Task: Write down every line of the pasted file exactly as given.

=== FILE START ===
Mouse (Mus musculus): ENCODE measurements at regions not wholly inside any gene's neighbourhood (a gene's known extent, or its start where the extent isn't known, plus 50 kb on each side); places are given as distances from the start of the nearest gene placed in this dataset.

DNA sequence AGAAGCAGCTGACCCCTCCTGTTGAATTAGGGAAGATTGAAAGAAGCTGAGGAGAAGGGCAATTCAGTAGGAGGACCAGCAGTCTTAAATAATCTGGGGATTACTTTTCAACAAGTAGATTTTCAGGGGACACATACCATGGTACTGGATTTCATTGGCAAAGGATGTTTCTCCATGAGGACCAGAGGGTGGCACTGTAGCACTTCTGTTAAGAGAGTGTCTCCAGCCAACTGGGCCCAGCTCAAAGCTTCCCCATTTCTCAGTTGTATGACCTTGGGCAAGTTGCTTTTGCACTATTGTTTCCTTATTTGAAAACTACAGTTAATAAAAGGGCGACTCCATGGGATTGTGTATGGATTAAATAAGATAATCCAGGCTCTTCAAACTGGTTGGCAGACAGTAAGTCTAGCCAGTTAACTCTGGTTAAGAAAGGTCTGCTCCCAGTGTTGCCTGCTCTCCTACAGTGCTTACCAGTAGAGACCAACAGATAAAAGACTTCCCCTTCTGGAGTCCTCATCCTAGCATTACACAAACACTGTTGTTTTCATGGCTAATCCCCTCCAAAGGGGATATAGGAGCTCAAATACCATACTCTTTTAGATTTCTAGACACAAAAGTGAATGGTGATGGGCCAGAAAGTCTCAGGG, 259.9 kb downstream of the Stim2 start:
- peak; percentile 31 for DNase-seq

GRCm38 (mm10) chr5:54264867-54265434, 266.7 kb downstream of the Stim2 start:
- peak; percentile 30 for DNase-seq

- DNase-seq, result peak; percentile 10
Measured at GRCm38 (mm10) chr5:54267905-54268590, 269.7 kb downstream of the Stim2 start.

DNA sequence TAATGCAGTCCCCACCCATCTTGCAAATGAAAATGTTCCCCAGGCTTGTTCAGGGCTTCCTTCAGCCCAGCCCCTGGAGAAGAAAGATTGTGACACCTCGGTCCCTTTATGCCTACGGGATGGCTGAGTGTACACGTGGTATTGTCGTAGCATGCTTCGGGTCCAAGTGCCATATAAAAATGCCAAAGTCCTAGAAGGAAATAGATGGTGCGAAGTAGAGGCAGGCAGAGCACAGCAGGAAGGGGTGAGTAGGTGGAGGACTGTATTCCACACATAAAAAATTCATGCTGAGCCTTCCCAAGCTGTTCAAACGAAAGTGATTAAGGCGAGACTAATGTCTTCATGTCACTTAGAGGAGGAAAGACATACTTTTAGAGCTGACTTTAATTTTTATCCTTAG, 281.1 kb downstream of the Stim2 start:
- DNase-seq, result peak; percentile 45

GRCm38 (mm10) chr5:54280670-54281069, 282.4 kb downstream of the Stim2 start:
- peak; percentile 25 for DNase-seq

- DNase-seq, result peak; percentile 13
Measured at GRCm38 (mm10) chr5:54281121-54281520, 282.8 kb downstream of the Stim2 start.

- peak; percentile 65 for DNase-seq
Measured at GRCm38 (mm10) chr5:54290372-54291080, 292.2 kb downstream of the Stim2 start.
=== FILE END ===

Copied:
Mouse (Mus musculus): ENCODE measurements at regions not wholly inside any gene's neighbourhood (a gene's known extent, or its start where the extent isn't known, plus 50 kb on each side); places are given as distances from the start of the nearest gene placed in this dataset.

DNA sequence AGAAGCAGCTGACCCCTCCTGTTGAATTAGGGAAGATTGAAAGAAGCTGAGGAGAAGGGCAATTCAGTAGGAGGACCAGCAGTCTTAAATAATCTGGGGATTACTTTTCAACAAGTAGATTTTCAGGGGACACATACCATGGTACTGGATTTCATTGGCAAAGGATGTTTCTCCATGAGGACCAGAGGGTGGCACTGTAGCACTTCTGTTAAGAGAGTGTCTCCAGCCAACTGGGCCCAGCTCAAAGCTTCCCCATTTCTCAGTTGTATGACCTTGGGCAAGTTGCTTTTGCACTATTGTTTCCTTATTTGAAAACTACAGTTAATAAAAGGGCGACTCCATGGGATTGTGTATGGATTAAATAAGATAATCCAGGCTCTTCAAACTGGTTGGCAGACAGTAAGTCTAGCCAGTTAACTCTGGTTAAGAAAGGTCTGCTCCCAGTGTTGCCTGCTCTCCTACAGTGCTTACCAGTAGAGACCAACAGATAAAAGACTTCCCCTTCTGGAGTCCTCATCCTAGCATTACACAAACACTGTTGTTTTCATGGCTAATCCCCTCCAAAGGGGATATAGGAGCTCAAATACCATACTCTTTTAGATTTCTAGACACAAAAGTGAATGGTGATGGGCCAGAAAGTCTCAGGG, 259.9 kb downstream of the Stim2 start:
- peak; percentile 31 for DNase-seq

GRCm38 (mm10) chr5:54264867-54265434, 266.7 kb downstream of the Stim2 start:
- peak; percentile 30 for DNase-seq

- DNase-seq, result peak; percentile 10
Measured at GRCm38 (mm10) chr5:54267905-54268590, 269.7 kb downstream of the Stim2 start.

DNA sequence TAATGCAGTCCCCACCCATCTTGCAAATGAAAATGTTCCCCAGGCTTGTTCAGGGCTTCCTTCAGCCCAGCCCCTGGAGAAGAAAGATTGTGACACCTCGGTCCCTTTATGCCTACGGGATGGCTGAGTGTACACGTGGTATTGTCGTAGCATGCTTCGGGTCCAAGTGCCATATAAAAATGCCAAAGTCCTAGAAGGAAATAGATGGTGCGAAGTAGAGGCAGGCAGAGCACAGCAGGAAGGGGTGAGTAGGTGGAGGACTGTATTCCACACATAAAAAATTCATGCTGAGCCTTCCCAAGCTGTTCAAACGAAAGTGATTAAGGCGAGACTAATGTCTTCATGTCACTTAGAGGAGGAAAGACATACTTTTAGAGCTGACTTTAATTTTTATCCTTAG, 281.1 kb downstream of the Stim2 start:
- DNase-seq, result peak; percentile 45

GRCm38 (mm10) chr5:54280670-54281069, 282.4 kb downstream of the Stim2 start:
- peak; percentile 25 for DNase-seq

- DNase-seq, result peak; percentile 13
Measured at GRCm38 (mm10) chr5:54281121-54281520, 282.8 kb downstream of the Stim2 start.

- peak; percentile 65 for DNase-seq
Measured at GRCm38 (mm10) chr5:54290372-54291080, 292.2 kb downstream of the Stim2 start.